Pine River Bicycle and Canoe Trip, 2010


Day Itinerary
1 Evanston, IL to Kenosha, WI
2 Kenosha, WI to Whitehall, MI
3 Whitehall, MI to Ludington, MI
4 Ludington, MI to Pine River Campground
5 Canoeing on the Pine River
6 Canoeing on the Pine River
7 Pine River Campground to Ludington, MI
8 Ludington, MI to Sheboygan, WI
9 Sheboygan, WI to Glendale, WI
10 Glendale, WI to Kenosha, WI
11 Kenosha, WI to Evanston, IL

The Pine River, in Michigan’s Manistee National Forest, is classified as a National Wild and Scenic River. Few private homes are found along the banks. Beautiful scenery and some of the fastest average water flows of any Lower Peninsula river make the Pine River a favorite for canoeists, kayakers, and many other users. The U.S. Forest Service uses a permit system to limit congestion on the river.

We met friends from the Chicago Group of the Sierra Club at a campground near the Pine river on Memorial Day weekend. Yvonne and I have canoed the Pine River with this group many times. The Pine is not a big river. Tight turns with some stretches of fast water make this river challenging, but fun.

This was the first long self-contained bike trip for Yvonne. We tried to average forty to fifty miles per day staying in hotels. It does require a lot more planning than a bike trip run by an organization. Except for a major mistake heading out of Muskegon after arriving on the ferry at 4:00 p.m. that forced us to ride until 9:00 p.m., we did not have any major problems. George had three flat tires. We had hot sunny days the first week. Only on the last day did we ride our bikes during a little light rain.

North to Milwaukee with an overnight stay in Kenosha

  • We left home at 10:00 a.m. A couple hours later we stopped for lunch at Bluffington's in Lake Bluff.
  • Yvonne heads north in Carol Beach a few miles south of Kenosha. Lakeshore Drive has many beautiful lakefront homes.
  • Kenosha’s vintage street cars run in a loop from the train station to the lakefront.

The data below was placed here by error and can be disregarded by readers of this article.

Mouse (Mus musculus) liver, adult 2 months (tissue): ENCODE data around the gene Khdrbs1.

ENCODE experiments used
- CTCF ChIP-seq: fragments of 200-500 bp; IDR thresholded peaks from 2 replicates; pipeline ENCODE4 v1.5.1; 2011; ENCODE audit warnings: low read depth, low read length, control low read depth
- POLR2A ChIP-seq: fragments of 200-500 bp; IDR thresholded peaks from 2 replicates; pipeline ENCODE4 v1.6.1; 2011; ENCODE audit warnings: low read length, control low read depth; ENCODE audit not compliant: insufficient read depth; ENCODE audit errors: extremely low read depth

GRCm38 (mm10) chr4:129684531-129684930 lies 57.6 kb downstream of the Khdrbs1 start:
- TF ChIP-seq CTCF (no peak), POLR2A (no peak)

• The different color street cars come from different cities, and are about 60 to 70 years old.
  • Yvonne heads north on the Kenosha County Bike Trail on the way to Milwaukee.
  • We took the Lake Express ferry from Milwaukee to Muskegon. This ferry has a top speed of over 30 miles per hour, and crosses Lake Michigan in two and a half hours.

North through western Michigan to the Pine River

  • George enjoyed the caboose museum at the south end of the bike trail in Montague, MI.
  • A travel information office is conveniently located in the old depot at the south end of the bike trail.
  • The Hart-Montague Bicycle Trail is about 23 miles long running north-south.
  • The ice cream parlor in Pentwater was a nice break on a warm sunny day.
  • Getting ready to check in to our hotel in Ludington.

Canoeing on the Pine River and camping in the Manistee National Forest

  • Our cabin at the Pine River Paddlesports Center.
  • Mary Ellen and Barbara cooking a delicious supper: turkey tetrazini over quinoa!
  • Sunday morning we used one stove for bacon, and one stove for blueberry pancakes.
  • Everyone ate well on this trip!
  • Saturday we stopped for lunch at Elm Flats. We all used the shady area in the grass instead of the picnic table.
  • Our group taking a mid-afternoon break
  • Mary Ellen and Tom;
    Saturday we canoed from Lincoln to Dobson, and almost had the river to ourselves. Sunday we canoed from Dobson to Low Bridge, and the river was very crowded because people prefer this stretch with faster water.
  • Karen and Barb approaching the Dobson landing.
  • Kris approaching the Dobson landing

Across Lake Michigan on a steamship

  • Yvonne boards the S.S. Badger. In 2010, she was the only coal-fired steamship operating in North America, but was ordered to stop burnig coal.
  • The 60 miles across Lake Michigan from Ludington to Manitowoc takes about four hours on the badger.
  • A view of the bridge from the bow

South through southeast Wisconsin and northeast Illinois

  • Wisconsin has an excellent network of rural roads that are designated by letters. County OK, just south of Sheboygan was actually pretty good!
  • The Ozaukee Interurban trail runs almost all the way from Sheboygan to Milwaukee. The trail is about 35 miles long, and paved the entire distance.
  • Yvonne southbound on the Interurban Trail
  • When the trail converted to a bike lane in Port Washington, we enjoyed a great buffet lunch at a Mexican restaurant right on the route.
  • Yvonne on the historic Interurban bridge in Cedarburg. The electric railway system linking Milwaukee and many surrounding communities stopped operating in 1951.
  • George on the bridge in Grafton
  • Yvonne southbound on Route 32 in downtown Milwaukee
  • George heading south on Milwaukee County Parks' Oak Leaf Trail
  • We enjoyed a delicious Thai food lunch on Route 32 in downtown Racine.
  • The DQ on Oak Creek Parkway brings back memories. This was the lunch stop and turn around point on the Evanston Bicycle Club’s round trip ride to Milwaukee.
  • Yvonne on the bike path leading from Carthage College into Kenosha
  • Yvonne and George in Kenosha, after meeting George's step–sister Margaret for dinner.